Journal of Chemical Ecology

, Volume 44, Issue 11, pp 1051–1057 | Cite as

Host Plant Suitability in a Specialist Herbivore, Euphydryas anicia (Nymphalidae): Preference, Performance and Sequestration

  • Lauren E. Bradley
  • Caitlin A. Kelly
  • M. Deane BowersEmail author


The checkerspot butterfly, Euphydryas anicia (Nymphalidae), specializes on plants containing iridoid glycosides and has the ability to sequester these compounds from its host plants. This study investigated larval preference, performance, and sequestration of iridoid glycosides in a population of E. anicia at Crescent Meadows, Colorado, USA. Although previous studies showed that other populations in Colorado use the host plant, Castilleja integra (Orobanchaceae), we found no evidence for E. anicia ovipositing or feeding on C. integra at Crescent Meadows. Though C. integra and another host plant, Penstemon glaber (Plantaginaceae), occur at Crescent Meadows, the primary host plant used was P. glaber. To determine why C. integra was not being used at the Crescent Meadows site, we first examined the host plant preference of naïve larvae between P. glaber and C. integra. Then we assessed the growth and survivorship of larvae reared on each plant species. Finally, we quantified the iridoid glycoside concentrations of the two plant species and diapausing caterpillars reared on each host plant. Our results showed that E. anicia larvae prefer P. glaber. Also, larvae survive and grow better when reared on P. glaber than on C. integra. Castilleja integra was found to contain two primary iridoid glycosides, macfadienoside and catalpol, and larvae reared on this plant sequestered both compounds; whereas P. glaber contained only catalpol and larvae reared on this species sequestered catalpol. Thus, although larvae are able to use C. integra in the laboratory, the drivers behind the lack of use at the Crescent Meadows site remain unclear.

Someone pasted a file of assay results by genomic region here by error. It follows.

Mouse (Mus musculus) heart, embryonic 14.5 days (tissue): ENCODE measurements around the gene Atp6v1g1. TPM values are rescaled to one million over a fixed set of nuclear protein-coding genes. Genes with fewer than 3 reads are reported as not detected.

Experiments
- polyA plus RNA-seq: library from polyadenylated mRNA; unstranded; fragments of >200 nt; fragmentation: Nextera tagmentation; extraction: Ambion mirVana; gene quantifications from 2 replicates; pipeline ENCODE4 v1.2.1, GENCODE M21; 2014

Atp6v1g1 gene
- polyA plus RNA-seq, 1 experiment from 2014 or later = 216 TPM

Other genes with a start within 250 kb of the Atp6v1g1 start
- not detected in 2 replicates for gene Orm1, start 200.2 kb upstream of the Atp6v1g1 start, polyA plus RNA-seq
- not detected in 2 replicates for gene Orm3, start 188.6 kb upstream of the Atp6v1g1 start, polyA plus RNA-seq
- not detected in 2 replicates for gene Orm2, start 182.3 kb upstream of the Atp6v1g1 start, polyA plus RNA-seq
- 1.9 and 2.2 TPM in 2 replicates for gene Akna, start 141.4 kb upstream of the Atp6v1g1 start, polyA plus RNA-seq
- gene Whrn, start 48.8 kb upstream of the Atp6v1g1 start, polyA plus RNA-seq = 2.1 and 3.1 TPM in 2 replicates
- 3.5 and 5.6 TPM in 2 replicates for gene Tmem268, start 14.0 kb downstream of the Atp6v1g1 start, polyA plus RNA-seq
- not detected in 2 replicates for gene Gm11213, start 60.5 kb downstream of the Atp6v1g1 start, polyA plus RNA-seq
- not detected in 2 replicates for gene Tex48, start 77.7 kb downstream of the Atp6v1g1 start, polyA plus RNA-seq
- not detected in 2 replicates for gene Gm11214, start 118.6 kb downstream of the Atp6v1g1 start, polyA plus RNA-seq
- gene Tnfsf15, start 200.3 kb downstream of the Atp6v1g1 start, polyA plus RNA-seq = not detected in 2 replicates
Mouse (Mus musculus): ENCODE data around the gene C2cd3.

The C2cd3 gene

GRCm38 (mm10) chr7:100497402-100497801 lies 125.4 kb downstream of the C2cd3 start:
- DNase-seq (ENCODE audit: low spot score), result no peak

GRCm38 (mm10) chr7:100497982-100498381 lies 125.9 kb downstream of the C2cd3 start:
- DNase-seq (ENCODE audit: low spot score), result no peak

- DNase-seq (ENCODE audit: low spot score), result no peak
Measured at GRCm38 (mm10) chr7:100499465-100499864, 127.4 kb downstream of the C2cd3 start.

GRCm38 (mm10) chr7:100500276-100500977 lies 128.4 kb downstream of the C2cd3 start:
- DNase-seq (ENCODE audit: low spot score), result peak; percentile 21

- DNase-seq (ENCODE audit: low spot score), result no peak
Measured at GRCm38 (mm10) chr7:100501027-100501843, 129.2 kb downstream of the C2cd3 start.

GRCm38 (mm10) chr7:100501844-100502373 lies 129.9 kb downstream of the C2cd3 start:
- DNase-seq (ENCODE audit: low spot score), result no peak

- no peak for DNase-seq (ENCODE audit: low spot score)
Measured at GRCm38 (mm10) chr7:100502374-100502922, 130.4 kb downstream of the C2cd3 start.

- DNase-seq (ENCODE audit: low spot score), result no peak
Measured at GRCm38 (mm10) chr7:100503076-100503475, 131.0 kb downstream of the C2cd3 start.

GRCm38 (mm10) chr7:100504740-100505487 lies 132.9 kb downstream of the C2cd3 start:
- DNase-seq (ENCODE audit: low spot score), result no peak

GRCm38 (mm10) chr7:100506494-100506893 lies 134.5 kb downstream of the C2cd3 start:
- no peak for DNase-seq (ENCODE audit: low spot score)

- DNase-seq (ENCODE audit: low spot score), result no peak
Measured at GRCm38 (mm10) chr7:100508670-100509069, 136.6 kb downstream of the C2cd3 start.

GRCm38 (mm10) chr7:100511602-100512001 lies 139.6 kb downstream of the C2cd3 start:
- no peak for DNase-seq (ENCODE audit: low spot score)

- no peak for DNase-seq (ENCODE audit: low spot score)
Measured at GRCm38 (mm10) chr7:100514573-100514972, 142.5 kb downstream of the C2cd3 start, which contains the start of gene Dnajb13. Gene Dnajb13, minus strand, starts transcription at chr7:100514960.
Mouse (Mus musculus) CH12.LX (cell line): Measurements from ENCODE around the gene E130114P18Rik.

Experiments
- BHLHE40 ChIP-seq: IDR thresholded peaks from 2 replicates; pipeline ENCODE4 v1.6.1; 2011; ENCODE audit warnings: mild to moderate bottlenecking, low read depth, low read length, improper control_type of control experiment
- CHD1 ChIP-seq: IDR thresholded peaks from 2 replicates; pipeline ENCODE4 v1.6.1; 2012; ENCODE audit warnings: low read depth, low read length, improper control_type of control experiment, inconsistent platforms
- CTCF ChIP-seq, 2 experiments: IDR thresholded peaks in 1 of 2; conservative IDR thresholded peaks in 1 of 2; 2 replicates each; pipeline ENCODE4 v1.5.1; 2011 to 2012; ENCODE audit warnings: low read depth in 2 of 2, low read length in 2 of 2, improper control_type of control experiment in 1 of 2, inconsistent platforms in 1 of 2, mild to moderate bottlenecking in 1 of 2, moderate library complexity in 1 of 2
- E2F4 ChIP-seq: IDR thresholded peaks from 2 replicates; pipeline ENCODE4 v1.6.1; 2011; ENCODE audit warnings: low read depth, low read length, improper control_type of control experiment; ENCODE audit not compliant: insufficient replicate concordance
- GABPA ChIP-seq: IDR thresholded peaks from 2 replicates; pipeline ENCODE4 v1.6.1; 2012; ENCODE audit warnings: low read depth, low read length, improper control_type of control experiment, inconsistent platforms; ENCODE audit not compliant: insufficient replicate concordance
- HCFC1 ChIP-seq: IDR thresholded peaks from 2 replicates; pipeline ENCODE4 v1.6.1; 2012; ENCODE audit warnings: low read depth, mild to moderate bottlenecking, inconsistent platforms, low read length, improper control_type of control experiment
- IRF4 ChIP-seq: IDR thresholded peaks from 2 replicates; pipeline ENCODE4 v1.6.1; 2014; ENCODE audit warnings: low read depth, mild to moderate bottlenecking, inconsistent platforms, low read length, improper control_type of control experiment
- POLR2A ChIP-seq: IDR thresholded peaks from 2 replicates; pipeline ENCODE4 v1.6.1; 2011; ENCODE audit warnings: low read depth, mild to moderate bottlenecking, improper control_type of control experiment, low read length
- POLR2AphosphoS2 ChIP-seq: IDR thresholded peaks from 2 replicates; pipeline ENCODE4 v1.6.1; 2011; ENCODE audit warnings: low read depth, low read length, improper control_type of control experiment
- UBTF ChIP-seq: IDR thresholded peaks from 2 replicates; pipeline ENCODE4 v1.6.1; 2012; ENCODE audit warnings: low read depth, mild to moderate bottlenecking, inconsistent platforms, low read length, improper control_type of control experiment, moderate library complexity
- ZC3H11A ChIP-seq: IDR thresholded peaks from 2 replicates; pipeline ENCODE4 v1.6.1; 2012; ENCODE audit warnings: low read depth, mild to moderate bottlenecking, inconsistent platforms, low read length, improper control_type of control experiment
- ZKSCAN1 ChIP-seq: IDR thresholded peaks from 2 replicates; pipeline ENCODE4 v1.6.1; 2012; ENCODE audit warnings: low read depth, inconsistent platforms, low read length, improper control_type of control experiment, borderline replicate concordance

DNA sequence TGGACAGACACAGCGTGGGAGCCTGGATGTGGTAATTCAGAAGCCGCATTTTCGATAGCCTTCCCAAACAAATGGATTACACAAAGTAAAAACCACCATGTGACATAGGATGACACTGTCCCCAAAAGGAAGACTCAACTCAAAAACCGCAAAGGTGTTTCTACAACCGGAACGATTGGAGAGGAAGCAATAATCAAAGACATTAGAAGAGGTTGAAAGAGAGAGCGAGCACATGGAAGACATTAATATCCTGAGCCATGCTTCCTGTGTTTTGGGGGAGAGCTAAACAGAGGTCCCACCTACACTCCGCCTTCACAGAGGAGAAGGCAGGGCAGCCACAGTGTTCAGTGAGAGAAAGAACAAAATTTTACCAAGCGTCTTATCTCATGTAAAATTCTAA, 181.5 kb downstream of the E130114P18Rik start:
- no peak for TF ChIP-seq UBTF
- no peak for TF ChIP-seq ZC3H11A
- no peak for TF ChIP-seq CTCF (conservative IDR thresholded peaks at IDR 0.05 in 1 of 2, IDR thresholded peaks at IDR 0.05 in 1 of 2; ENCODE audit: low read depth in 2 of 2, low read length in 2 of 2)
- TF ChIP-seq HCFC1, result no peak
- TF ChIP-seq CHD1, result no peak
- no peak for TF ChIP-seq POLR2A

Castilleja integra Penstemon glaber Iridoid glycosides Plant defense Host plant selection Population variation 



We thank Megan Blanchard, Adrian Carper and Toby Hammer, for comments on earlier versions of this paper. This work was supported by grants from the Undergraduate Research Opportunity Program, the Ecology and Evolutionary Biology Department at the University of Colorado, and the National Science Foundation (DEB 1407053 and IOS 1456354).


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Authors and Affiliations

  1. 1.Department of Ecology and Evolutionary Biology, 334 UCBUniversity of ColoradoBoulderUSA
  2. 2.Department of Ecology and Evolutionary Biology and University of Colorado Museum, 334 UCBUniversity of ColoradoBoulderUSA

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